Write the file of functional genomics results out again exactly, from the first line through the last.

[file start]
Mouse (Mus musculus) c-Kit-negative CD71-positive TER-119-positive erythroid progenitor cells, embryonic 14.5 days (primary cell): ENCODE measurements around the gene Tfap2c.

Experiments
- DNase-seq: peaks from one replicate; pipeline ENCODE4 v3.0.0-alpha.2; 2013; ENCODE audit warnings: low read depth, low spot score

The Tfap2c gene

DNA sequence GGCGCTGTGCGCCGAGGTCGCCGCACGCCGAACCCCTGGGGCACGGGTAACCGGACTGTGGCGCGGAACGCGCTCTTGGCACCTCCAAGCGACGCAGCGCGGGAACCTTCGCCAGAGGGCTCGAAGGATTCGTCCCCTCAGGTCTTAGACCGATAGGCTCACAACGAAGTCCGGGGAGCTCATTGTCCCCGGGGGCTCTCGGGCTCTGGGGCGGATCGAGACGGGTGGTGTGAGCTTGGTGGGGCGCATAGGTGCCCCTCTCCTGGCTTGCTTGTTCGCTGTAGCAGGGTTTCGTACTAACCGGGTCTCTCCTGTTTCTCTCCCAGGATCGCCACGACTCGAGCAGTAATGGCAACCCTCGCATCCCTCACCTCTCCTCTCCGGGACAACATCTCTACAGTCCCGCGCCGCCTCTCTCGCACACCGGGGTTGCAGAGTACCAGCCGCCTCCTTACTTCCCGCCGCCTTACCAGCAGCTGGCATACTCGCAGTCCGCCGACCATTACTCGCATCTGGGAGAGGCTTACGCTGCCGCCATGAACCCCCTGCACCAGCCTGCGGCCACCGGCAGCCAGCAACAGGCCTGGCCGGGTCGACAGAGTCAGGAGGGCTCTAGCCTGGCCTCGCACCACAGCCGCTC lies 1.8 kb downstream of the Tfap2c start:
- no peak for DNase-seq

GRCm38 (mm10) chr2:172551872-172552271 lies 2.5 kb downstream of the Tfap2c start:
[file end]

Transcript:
Mouse (Mus musculus) c-Kit-negative CD71-positive TER-119-positive erythroid progenitor cells, embryonic 14.5 days (primary cell): ENCODE measurements around the gene Tfap2c.

Experiments
- DNase-seq: peaks from one replicate; pipeline ENCODE4 v3.0.0-alpha.2; 2013; ENCODE audit warnings: low read depth, low spot score

The Tfap2c gene

DNA sequence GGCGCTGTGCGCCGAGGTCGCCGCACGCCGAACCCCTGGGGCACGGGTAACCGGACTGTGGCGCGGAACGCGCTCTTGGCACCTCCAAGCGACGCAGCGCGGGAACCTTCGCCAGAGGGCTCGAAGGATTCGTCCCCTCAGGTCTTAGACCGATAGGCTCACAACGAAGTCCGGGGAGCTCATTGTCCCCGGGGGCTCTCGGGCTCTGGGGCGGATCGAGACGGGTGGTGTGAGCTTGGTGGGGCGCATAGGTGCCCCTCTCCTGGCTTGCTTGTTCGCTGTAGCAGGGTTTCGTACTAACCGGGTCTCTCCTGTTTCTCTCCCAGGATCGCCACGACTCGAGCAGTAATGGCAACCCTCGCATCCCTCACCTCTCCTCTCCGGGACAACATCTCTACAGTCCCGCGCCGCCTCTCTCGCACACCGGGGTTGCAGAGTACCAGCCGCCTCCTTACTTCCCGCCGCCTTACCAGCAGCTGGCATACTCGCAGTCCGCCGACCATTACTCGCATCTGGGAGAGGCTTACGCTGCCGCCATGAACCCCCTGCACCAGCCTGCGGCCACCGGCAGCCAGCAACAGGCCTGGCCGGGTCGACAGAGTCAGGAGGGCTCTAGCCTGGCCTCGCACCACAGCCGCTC lies 1.8 kb downstream of the Tfap2c start:
- no peak for DNase-seq

GRCm38 (mm10) chr2:172551872-172552271 lies 2.5 kb downstream of the Tfap2c start: